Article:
MCD’s U.S. same-store sales growth remained surprisingly strong throughout 2008 despite the tough economic environment. The company states that half of this comparable sales growth has been driven by traffic with the remainder coming from increases in average check. The growth in average check in 2008 was driven solely by MCD’s 3%-4% price increase, which was partially offset by negative mix contribution in each quarter. Please refer to the charts below, which assume 50% of MCD’s quarterly U.S. comparable sales growth is driven by traffic and 3.5% pricing for each quarter in 2008. One obvious explanation for MCD’s negative mix in the U.S. is that customers are trading down to the Dollar Menu, which has also helped to support traffic growth. Management has said, however, that the Dollar Menu has remained within its historical range of 13%-14% of sales.

Instead, management commented on this negative mix issue on its 3Q08 earnings call, saying, “I wouldn’t call it negative mix. The problem with an average check is you have a lot of different transactions in there. So our breakfast business, as we have said, in the U.S. continues to grow faster than the rest of the day and breakfast is a lower average check but a higher margin transaction. The same way with drinks. We were strong in our drink promotions through the summer, as we have talked about. Coffee is up more than 30% and a lot of those end up being transactions that are during off-peaks which are also smaller average checks, or they are only individual versus family purchases.”

When asked earlier this week about its pricing plans for 2009, management said in reference to Europe that MCD will most likely not be taking the level of pricing in the first half of the year that it normally would because “you’ve got to consider how the consumer is feeling and during these times the consumer is looking for deals and we want to make sure that we’re out there.” Although the company did not make any specific comments about pricing in the U.S., I believe the same line of thinking must hold for the U.S. as consumers are under increased pressure. I do not think the company will reduce its pricing but it may be become more difficult going forward to maintain its 3%-4% price increases. In 2008, MCD relied on these price increases to offset its negative mix and support same-store sales growth.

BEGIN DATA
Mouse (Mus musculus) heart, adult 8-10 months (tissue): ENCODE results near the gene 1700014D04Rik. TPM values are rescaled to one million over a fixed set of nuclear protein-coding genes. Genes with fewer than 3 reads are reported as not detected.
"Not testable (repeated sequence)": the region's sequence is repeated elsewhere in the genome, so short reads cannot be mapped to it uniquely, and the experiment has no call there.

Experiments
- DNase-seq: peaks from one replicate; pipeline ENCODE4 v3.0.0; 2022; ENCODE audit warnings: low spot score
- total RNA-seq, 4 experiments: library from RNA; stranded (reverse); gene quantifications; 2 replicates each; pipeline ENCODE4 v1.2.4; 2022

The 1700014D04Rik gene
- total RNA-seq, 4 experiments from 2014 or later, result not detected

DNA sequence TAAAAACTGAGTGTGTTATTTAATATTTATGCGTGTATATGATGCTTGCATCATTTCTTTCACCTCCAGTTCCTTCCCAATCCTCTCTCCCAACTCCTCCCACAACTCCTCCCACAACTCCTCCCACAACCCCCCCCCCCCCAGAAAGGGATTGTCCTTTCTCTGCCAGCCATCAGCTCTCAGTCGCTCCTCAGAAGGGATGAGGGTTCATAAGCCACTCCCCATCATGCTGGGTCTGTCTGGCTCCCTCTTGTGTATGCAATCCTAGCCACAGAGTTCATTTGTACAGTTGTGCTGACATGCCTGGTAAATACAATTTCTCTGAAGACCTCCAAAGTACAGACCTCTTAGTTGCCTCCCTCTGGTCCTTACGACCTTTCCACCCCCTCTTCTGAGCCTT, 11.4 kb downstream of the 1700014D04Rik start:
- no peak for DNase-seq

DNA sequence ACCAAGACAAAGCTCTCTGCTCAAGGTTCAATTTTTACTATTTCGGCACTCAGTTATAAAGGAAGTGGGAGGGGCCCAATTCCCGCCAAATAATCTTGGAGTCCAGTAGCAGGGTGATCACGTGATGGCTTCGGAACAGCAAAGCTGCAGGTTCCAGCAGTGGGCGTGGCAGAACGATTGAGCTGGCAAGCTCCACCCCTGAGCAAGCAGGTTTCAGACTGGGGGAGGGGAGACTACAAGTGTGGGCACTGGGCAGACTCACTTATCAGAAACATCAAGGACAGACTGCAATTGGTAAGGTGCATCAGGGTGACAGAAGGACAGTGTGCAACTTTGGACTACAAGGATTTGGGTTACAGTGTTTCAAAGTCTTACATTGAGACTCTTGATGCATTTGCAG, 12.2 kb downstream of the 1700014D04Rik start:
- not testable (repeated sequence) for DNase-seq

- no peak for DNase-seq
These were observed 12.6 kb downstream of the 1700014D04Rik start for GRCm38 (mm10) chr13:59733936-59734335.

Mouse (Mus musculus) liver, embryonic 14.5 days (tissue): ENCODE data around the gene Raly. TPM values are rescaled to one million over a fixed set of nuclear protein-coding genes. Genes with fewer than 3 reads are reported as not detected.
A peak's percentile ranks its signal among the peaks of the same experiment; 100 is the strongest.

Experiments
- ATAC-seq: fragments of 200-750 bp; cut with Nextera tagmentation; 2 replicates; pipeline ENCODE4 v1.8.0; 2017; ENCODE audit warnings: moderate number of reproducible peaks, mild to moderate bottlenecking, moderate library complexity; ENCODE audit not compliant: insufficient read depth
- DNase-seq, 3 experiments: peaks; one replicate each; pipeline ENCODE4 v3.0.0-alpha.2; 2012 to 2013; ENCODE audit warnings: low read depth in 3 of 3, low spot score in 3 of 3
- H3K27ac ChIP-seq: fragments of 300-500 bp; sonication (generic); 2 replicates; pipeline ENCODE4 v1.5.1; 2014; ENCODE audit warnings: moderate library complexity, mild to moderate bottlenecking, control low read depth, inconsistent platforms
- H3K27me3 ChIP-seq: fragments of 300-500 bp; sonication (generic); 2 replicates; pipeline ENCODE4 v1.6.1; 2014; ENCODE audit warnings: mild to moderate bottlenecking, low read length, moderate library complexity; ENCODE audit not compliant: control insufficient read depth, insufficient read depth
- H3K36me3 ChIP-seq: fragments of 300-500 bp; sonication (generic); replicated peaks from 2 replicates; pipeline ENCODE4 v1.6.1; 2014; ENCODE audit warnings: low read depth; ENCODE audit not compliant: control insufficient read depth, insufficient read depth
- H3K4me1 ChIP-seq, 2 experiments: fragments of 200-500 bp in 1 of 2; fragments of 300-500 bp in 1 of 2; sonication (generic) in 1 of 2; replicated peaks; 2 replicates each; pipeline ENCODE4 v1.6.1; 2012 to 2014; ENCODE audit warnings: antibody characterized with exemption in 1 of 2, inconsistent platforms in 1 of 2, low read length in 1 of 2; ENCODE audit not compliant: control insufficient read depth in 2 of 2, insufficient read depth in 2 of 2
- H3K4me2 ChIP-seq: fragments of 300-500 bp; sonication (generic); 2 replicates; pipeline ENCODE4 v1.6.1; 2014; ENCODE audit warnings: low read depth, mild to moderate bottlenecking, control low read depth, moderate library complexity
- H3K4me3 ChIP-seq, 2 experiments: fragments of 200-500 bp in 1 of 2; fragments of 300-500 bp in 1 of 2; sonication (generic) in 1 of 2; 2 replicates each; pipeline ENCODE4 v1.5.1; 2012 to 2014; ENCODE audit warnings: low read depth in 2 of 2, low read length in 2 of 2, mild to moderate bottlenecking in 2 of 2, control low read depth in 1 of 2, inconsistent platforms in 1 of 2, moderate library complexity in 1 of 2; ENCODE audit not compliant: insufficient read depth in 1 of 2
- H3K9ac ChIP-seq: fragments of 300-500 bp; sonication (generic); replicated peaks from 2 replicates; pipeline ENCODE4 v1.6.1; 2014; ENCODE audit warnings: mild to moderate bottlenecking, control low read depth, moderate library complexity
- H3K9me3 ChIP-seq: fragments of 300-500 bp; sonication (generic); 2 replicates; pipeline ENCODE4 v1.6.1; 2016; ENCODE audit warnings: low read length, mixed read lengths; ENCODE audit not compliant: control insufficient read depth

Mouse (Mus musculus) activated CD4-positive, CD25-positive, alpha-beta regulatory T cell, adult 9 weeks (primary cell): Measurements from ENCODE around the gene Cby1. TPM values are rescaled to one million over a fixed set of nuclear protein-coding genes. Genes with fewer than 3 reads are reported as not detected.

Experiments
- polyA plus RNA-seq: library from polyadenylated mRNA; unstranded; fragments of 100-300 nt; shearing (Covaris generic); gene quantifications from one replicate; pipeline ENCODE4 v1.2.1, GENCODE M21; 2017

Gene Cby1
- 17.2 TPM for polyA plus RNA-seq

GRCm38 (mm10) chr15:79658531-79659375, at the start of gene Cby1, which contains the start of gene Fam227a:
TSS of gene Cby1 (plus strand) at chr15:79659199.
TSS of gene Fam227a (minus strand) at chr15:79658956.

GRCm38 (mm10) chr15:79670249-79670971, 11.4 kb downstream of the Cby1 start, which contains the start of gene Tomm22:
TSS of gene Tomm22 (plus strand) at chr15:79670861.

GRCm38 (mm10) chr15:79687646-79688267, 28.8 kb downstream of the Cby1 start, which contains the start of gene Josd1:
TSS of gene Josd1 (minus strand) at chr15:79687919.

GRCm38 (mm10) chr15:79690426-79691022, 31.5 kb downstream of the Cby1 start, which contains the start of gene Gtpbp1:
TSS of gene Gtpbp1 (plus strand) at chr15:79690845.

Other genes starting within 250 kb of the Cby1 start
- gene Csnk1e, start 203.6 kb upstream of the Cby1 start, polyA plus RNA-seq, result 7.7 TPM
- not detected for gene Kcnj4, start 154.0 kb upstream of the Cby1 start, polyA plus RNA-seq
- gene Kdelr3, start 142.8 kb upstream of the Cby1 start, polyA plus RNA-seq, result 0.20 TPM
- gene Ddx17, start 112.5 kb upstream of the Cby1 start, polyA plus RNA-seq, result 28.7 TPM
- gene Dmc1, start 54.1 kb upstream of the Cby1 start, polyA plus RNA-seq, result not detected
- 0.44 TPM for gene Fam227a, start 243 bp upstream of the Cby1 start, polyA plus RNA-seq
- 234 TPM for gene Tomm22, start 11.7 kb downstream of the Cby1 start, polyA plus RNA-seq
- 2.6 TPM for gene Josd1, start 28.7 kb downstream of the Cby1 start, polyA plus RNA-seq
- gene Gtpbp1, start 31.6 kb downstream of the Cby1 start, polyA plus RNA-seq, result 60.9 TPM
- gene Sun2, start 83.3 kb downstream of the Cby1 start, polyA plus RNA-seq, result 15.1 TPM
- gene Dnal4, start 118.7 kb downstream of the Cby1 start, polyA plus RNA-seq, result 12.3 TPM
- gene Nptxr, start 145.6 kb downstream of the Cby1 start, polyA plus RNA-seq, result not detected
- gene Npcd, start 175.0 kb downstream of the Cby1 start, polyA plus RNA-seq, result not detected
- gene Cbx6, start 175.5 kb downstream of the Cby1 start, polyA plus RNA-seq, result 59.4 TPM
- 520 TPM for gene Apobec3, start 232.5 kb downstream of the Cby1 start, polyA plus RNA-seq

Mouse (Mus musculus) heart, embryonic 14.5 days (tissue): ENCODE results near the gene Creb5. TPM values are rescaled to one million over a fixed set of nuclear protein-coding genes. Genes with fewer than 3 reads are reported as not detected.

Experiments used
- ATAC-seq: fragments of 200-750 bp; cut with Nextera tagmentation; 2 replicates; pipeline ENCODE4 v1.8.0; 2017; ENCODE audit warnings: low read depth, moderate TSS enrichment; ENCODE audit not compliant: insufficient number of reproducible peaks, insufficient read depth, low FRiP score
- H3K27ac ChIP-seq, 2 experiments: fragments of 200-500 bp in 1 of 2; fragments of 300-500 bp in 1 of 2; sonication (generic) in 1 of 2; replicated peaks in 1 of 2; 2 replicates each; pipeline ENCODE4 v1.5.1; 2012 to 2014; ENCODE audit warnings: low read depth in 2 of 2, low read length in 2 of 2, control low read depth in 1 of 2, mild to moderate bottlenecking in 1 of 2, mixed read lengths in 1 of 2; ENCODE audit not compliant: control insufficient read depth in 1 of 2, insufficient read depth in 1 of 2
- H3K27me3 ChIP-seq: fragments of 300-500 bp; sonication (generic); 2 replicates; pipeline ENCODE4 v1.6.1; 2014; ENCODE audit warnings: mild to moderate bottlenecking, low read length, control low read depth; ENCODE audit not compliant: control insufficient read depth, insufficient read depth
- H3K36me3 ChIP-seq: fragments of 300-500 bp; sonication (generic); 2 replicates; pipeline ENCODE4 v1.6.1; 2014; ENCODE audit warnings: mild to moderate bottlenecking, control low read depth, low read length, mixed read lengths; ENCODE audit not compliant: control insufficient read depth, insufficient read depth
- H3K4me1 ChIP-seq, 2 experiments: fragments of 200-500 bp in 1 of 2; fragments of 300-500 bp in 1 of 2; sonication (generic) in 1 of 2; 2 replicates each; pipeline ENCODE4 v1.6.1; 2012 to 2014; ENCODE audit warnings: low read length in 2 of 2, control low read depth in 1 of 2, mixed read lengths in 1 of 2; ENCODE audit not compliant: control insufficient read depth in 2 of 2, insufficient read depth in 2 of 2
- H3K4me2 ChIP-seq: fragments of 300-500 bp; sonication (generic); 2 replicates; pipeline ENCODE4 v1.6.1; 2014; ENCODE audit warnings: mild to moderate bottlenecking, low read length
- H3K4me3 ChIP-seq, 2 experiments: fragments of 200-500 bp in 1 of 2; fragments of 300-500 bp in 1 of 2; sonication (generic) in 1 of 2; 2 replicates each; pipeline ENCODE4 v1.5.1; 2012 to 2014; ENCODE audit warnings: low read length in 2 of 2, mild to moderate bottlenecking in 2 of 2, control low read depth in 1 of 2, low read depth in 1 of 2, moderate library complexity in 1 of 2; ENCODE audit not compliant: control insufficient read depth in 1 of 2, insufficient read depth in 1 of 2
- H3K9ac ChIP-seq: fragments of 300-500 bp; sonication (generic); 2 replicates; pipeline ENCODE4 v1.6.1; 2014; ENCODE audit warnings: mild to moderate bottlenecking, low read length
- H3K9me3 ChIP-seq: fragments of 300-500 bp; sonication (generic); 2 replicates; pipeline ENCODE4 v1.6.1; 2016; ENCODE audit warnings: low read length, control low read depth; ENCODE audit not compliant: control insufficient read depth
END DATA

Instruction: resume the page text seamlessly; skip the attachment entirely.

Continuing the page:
Also hurting average check in 2009 will be the increased contribution from specialty coffee sales. I continue to believe that MCD is launching its specialty coffee platform at exactly the wrong time (with people cutting back on these more discretionary purchases) and that it will not provide the expected sales lift. The bulls on MCD continue to believe that the company will be able to flawlessly execute on the launch of this new beverage platform, but specialty beverages are just that for MCD; a new platform. The company is not maintaining its strict focus on its core products, and I think these beverages will add complexity to a system that in the recent past has consistently improved its operations. That being said, increased coffee sales have resulted in lower average checks in the past so I would expect any incremental off-peak specialty coffee sales to put further pressure on average check growth.

Going forward, MCD’s ability to maintain its same-store sales momentum in the U.S. may be at risk as it becomes more difficult for the company to raise prices and as its average check is hurt by increased Dollar Menu, breakfast and coffee sales. Although increased breakfast and beverage sales would be good for margins, investors have become accustomed to consistently superior same-store sales results. Additionally, it should not go unnoticed that some of MCD’s biggest competitors, Wendy’s and Sonic in particular, are increasingly focused on their value offerings, and based on its recent success, MCD has the most to lose should these companies experience improved traffic growth. Remember, the restaurant industry is a zero sum game!

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